- Have seen two women today sporting Amy Winehouse messy do's. #
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I’ve been reading the Weymouth Relief Road blog for the last few months, and I think it’s an excellent transport initiative. It keeps local people informed of the details of a complicated road-building project. It costs little or nothing to keep updated and running, but tonight’s post really proves its worth. A communication with the local press got misinterpreted – so they are easily able to set the record straight, almost immediately.
With many transport infrastructure projects, it’s often hard to understand just why it takes so long for things to happen. They’re currently widening the M1 around Nottingham, and it’s taking years. If they had a blog (actually, do they?) they could explain what it is they’re doing, why it takes so long, just which bits will be busy at any given time, what milestones they’ve reached, and people could be better informed. If there were problems or delays, they could tell us about that.
There are a number of major transport projects in the pipeline in Nottingham. Right through my ward runs Nottingham’s Ring Road, which jams up twice every day with the school run and commuter traffic. There is a plan to add an additional lane in one direction, along with massive work to pretty much every junction. The work will cause trouble while its on, but will hopefully make life better once it is concluded. Unlike the Weymouth road – I think, anyway – the ring road is both a major transport route, and a residential street. The people who live along it will be particularly affected – and they will also be consulted. If the Council gets organised enough to start the blog early enough it can be publicised during the consultation and keep local people informed right the way through the process.
And the ring road major scheme is just one of any number big transport projects planned for Nottingham in the next few years – others include Turning Point East, around the Broadmarsh centre and London Island; there’s also the major renovation project for the Station. And of course that’s not mentioning the multi-hundred-million pound project that is the next phase of the Nottingham Tram.
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Good morning and welcome to October 29th. Today is the anniversary of the first performance of Mozart’s Don Giovanni, the birthday of Boswell, the biographer of Samuel L Jackson, and the anniversary of the death of Sir Walter Raleigh (he was executed – I didn’t know that.)
It’s also the fifth anniversary of the signing of the Treaty of Rome, which first set up a Constitution for Europe.
The postal strike is on
Read all about it on the Times, the Telegraph and the Guardian:
Both sides blamed each other after three days of talks mediated by the TUC collapsed without a deal being reached. As late as evening there had still been some hope that this week’s strike action could be called off to relieve the pressure on Royal Mail.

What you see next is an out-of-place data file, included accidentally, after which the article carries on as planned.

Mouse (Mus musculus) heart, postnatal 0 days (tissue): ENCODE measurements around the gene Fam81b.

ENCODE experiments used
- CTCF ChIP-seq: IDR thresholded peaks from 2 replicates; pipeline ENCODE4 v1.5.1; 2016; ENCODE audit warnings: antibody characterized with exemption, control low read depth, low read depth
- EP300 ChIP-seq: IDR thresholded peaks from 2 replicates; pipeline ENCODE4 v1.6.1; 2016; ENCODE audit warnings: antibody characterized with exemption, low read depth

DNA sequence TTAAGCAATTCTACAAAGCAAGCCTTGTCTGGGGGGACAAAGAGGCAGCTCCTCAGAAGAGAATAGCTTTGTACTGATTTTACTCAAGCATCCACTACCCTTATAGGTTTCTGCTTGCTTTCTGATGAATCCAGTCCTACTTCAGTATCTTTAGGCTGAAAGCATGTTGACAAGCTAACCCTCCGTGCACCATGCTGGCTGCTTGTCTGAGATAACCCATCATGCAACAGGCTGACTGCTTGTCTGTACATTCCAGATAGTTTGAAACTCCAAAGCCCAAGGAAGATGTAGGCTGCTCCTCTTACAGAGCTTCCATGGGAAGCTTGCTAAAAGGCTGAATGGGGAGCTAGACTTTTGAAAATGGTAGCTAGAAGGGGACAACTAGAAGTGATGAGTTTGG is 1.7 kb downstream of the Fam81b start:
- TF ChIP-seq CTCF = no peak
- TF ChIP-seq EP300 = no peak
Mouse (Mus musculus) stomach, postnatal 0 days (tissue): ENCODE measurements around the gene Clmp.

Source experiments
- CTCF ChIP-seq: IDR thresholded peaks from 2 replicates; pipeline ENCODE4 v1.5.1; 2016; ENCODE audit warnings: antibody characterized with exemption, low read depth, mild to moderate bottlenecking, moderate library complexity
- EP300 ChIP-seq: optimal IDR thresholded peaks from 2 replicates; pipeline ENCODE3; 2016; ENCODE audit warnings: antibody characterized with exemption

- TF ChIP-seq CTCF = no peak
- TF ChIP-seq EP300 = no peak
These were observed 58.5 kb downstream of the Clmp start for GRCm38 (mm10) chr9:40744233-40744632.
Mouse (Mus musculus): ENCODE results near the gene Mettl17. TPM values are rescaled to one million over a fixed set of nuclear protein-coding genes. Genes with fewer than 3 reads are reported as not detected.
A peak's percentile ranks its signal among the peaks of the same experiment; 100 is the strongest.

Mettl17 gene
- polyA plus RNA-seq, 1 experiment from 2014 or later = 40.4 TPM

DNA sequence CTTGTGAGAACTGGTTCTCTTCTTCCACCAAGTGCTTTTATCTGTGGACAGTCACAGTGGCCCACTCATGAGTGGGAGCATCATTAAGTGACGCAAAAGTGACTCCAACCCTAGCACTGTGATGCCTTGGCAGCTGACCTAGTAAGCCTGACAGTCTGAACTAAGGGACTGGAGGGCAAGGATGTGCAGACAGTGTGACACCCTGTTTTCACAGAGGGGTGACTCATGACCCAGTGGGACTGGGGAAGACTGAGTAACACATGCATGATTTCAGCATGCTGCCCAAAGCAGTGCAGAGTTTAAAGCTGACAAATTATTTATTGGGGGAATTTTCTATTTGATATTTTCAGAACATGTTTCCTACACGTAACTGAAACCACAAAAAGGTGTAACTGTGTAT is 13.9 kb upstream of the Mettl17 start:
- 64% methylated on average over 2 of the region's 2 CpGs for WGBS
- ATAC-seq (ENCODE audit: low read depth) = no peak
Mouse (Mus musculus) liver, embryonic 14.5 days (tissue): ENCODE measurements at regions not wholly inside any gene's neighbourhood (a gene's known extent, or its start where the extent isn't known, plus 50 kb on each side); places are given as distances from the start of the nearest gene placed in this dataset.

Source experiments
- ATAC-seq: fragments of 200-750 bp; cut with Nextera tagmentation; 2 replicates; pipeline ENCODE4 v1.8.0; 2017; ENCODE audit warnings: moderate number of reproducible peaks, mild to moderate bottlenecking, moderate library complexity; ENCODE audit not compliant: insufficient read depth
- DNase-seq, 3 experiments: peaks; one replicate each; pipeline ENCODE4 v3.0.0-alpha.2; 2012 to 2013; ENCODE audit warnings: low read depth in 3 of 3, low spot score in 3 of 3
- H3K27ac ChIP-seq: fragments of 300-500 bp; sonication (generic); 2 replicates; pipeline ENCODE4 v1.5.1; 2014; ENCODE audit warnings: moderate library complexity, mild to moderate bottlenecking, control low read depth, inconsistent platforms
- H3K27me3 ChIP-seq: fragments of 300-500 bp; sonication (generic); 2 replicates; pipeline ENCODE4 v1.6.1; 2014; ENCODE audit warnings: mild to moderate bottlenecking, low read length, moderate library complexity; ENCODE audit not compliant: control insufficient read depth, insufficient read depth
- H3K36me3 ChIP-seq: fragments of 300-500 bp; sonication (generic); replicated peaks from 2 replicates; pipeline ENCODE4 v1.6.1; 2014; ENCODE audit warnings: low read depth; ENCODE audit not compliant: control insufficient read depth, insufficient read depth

Tony Blair set to stand for EU presidency ‘if job is big enough’
The Times “has learnt” from “friends” of Mr Blair… oh, read it yourself:
Tony Blair will stand for the presidency of the European Union if its leaders agree that the role is a substantial one requiring clout on the world stage, The Times has learnt. The former Prime Minister would give up his lucrative commercial interests for a job that would allow him to “make a difference” for Europe, friends say.
Our poll on the issue is currently running – and is not looking good for Mr Blair’s interests in the role of president of the Council of Ministers.
What are other Liberal Democrat bloggers saying? Here’s are two posts that have caught the eye from the Liberal Democrat Blogs aggregator:
Eagle-eyed Alex reminds us of the Liberal Democrat histories of two people in the public eye, including maligned Conservative PPC Elizabeth Truss:
[…]in around 1993, she was a self-styled radical Liberal Democrat who kept attacking me when I was Chair of the Liberal Democrat Youth and Students because I wasn’t left-wing enough, and whom I once held a meeting with to try and get her to work with anyone else in the organisation because she was a complete and utter egomaniac pain in the backside incapable of working in a team [. …] I hope she’s as well-loved and effective a teambuilder for the Tories as she was in the Liberal Democrats.
Mark Reckons, Jonathan Calder and Paul Walters are all considering a particularly fine bit of writing when California Governor Schwarzenegger refused to sign a bill sent to him by the state assembly. His refusal is couched in what first looks like unoffensive text. A closer inspection reveals a profane acrostic.
Spotted any other great posts in the last day from blogs that aren’t on the aggregator? Do post a comment sharing them with us all.
Remember “Biscuitgate” – which Stephen reported on last week – the apparent inability of the Prime Minister to decide which sort of biscuit he liked?
Turns out there’s not a crumb of truth in it. Private Eye’s Adam MacQueen reports for First Post: